Jim is not a big one for dressing up. I was lucky to get him into a tux (or "wedding costume" as he called it) a couple of decades back. (It's true: We actually chose St. Maarten for our honeymoon because Jim read in a guidebook that "ties are rarely worn on St. Maarten.") Fortunately, PB is one of those lovely places that can double as a romantic dinner destination and a homey neighborhood spot. The lighting is intimate, the Edith Piaf music mood-setting, but dress is casual. I'm not sure I'd recommend jeans (we wore business casual), but I saw some tourists come in wearing khakis and sneakers, draped in cameras, and the hostess batted nary an eye as she sat them.

Being a splurge evening, we ordered a little too much food (two apps, two soups, two entrees, two desserts, and two coffees--but only one glass of wine; I have the alcohol tolerance of a small hamster), but it was all delicious and a surprisingly good value. The appetizers and soups, in particular, were wonderful: chanterelles in a white wine, garlic, and shallot sauce for me (I love wild mushrooms) and the justifiably popular salad with pig's feet for Jim. (Fear not--the pig's feet come in battered pan-fried disks along with the greens. You'd have to know what they were to know what they were.) He had lobster bisque; I had cold potato and leek soup. We shared, we oohed, we shared some more, we aahhed. The chef came out to see if we enjoyed the chanterelles, because the dish was a special that evening. (None of the food is exactly SFNE--but Boston is more than just the sum of its clams, after all.)

The generous portion of veal short ribs (another special) was delicious. If there was any sense of disappointment, it was that--although our fruit tart slices (mine peach, his pear) were tasty--by the looks of it I would have loved the creme brulee ordered by the woman dining at the next table. But having yet another reason to return is not a bad thing.

We overstayed our meter by half an hour, but the parking gods were on our side and graced us with a ticketless state--a nice little anniversary present from the City of Boston.

Friday, June 17, 2005

My Baby Loves Me, Yes He Does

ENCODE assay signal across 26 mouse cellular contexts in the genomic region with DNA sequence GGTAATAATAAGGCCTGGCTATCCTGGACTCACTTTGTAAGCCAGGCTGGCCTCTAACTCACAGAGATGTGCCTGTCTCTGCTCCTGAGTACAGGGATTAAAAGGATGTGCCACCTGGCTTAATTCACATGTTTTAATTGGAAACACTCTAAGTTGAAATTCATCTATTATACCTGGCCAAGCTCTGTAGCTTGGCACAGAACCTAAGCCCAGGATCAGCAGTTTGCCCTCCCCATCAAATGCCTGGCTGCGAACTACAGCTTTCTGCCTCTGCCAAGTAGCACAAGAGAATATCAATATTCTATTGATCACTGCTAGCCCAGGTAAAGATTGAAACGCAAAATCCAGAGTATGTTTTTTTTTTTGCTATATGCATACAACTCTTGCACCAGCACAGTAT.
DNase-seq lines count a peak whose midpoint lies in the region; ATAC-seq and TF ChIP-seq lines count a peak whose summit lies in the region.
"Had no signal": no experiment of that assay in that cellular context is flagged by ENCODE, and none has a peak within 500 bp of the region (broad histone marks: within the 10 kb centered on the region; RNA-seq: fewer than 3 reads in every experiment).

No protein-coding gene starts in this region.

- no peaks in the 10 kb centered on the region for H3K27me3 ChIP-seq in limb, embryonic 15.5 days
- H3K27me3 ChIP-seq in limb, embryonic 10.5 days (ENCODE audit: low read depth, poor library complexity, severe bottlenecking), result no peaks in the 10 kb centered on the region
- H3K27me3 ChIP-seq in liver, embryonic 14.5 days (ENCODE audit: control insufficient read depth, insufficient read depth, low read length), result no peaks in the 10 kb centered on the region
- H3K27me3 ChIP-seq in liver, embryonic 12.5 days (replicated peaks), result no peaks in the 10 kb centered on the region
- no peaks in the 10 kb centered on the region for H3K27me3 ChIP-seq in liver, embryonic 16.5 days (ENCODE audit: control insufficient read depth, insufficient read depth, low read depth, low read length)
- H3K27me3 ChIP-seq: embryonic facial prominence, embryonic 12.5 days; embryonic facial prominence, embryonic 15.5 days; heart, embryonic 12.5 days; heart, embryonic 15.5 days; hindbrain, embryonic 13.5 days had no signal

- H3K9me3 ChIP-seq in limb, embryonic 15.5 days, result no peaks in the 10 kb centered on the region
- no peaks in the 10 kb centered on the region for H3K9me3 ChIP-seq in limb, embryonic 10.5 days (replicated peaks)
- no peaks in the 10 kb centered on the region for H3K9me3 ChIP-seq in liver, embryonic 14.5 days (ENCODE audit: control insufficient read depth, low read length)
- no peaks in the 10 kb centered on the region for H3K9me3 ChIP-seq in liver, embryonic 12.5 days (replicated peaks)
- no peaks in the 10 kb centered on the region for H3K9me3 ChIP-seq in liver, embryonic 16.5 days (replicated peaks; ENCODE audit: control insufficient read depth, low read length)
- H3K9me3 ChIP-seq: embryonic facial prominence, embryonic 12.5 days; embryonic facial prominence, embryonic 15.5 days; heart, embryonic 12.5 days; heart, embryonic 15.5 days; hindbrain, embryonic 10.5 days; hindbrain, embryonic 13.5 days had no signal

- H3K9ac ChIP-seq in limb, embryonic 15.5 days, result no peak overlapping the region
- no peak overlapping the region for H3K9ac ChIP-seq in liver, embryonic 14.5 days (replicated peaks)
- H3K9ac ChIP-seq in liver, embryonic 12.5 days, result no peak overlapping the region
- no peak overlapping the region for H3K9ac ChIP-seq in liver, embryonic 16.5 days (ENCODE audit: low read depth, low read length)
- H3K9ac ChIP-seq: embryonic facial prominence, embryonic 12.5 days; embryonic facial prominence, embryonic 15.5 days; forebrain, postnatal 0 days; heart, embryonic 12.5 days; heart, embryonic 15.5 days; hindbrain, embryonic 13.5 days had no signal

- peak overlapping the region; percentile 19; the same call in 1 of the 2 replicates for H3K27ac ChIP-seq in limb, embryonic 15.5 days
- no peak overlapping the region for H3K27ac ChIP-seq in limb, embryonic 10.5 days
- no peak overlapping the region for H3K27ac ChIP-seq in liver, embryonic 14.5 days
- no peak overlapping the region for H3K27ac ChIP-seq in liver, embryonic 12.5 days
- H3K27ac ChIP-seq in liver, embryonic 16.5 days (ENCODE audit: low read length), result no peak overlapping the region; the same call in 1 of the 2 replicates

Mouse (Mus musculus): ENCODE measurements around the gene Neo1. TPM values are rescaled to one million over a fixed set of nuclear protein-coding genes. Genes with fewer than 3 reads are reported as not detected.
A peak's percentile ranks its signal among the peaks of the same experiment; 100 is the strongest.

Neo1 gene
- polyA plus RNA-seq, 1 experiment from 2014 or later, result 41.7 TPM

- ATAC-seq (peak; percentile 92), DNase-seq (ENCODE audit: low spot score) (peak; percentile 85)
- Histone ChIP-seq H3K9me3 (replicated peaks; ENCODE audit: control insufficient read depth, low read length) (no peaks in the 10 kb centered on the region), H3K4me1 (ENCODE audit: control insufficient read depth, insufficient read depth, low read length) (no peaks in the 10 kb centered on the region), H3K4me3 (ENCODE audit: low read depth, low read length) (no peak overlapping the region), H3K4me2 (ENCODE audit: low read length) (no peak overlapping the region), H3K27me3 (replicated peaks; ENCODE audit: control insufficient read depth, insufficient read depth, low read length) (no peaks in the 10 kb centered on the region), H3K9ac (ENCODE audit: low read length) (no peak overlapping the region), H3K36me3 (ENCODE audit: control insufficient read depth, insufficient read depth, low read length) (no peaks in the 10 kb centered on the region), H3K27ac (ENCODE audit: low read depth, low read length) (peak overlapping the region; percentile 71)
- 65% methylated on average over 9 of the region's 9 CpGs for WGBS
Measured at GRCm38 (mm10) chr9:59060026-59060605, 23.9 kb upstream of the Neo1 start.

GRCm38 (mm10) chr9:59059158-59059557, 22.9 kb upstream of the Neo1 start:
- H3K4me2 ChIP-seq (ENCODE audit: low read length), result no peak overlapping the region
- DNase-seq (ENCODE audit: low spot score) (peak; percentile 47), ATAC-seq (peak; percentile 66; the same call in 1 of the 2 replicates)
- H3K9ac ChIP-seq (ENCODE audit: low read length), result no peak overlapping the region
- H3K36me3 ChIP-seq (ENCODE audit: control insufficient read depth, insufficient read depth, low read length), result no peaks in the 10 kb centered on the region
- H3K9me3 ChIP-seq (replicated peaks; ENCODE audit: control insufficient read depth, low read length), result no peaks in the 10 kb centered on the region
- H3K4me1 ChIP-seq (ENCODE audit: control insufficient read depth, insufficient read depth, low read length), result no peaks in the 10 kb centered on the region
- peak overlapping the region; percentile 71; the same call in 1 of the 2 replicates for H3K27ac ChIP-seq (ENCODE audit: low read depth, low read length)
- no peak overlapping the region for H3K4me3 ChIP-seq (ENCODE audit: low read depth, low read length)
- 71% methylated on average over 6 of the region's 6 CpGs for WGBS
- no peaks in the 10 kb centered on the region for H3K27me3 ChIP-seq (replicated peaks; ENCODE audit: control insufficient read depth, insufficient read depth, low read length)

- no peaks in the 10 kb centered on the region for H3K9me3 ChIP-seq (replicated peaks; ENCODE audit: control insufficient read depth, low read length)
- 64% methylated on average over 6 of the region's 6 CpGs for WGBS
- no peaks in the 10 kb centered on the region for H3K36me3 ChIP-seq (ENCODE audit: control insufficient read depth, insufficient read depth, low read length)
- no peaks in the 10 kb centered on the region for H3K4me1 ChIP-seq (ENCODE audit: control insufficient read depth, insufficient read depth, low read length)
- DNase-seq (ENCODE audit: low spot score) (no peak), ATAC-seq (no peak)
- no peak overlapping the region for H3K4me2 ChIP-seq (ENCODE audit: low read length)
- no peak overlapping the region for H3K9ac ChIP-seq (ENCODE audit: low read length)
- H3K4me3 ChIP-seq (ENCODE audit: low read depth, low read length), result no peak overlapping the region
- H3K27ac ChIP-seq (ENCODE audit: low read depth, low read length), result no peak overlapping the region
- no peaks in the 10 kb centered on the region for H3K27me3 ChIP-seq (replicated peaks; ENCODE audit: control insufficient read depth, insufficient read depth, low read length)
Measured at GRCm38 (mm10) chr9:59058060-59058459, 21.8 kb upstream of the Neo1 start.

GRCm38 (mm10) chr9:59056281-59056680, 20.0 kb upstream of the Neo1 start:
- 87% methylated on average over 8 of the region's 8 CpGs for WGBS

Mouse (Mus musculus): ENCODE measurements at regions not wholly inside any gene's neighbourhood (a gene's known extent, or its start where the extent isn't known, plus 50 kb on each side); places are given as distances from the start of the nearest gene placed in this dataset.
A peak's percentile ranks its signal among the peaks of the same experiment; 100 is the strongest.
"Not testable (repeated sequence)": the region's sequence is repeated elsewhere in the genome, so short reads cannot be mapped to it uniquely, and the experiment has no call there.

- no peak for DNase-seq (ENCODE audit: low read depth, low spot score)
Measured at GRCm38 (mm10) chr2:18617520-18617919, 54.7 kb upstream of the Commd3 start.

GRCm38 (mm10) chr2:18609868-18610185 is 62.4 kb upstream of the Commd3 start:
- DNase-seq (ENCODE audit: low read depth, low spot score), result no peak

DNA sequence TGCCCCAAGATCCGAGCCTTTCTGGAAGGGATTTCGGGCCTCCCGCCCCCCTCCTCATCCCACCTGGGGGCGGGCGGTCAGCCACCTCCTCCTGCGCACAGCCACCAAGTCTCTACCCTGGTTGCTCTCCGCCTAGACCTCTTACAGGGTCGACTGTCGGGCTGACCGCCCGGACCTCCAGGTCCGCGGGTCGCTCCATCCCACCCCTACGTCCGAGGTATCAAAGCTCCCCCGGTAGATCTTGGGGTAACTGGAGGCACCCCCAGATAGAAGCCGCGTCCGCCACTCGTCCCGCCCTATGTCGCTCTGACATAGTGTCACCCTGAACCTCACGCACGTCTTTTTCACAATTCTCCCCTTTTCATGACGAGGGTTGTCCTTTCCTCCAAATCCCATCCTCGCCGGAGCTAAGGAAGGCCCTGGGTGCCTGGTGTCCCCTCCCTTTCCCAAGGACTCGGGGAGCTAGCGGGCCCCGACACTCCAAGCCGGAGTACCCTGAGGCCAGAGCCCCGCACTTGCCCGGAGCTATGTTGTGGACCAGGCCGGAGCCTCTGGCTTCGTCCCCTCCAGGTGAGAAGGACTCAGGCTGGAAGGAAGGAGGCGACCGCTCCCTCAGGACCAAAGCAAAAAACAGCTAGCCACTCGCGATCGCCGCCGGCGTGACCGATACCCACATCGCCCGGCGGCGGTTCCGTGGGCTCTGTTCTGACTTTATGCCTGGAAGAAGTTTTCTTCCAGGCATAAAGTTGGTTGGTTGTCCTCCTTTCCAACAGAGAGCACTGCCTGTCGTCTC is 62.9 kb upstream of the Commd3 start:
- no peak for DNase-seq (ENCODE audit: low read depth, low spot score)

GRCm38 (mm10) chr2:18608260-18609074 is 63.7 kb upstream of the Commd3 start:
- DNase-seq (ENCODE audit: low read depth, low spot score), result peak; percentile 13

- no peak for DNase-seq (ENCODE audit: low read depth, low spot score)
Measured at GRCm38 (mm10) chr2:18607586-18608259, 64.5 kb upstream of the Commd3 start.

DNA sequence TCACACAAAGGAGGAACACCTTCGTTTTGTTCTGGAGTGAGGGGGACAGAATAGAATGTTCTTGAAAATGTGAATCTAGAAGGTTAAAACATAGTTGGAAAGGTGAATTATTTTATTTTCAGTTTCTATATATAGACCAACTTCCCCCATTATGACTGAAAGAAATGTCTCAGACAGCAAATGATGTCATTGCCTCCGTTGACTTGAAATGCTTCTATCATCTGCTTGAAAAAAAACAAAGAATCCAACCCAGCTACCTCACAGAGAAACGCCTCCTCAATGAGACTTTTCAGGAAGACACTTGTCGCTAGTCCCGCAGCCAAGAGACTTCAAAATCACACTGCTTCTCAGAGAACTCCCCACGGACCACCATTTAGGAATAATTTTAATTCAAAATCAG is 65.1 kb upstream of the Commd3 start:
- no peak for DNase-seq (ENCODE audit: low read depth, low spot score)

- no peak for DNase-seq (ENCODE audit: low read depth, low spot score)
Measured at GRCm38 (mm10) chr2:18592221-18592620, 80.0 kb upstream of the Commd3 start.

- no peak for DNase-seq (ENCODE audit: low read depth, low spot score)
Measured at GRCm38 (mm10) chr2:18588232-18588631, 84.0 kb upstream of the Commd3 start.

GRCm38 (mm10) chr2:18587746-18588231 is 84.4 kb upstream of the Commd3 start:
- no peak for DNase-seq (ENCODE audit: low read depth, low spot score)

Today is my 21st anniversary.

You know it's true love when your husband gives you a genuine, MLB-approved Johnny Damon bobblehead doll for your anniversary, plus some beautiful Ann Taylor scarves, plus dinner tomorrow night here. (Please don't tip off the paparazzi.)

Those of you who read this blog regularly know that I love My Johnny, but I love my Jim a whole lot more.

I've said it before, but it bears repeating: Thanks for marrying me, Hon.

Thursday, June 16, 2005

Now I Get It!

Call me a little slow on the uptake, but I wondered what the point of all the unseasonably hot weather we've had for the last few weeks was. Now, I know--it was to help us appreciate the unseasonably cool weather we're having this week. Life is all about contrast, isn't it?

Personally, I'm loving the weather today. A little sun would have been nice, but you can't have everything. I was out all morning at my son's school field day. I wore a short-sleeved t-shirt, while just about everyone else had on windbreakers, microfleece, turtlenecks, you name it. It was delightful--cool and comfy, around 60 degrees, no rain (though the skies threatened). Perfect weather for 400 kids to run around in for two hours--no fainting, no dumping of drinking water on heads (the kids actually drank the water), no messing with sunscreen.

Of course, if this keeps up, by next week I'll be complaining about the chill in the air again. Just watch me.

Wednesday, June 15, 2005

Chicken Little Is Right at Home (and Really Cool) in Boston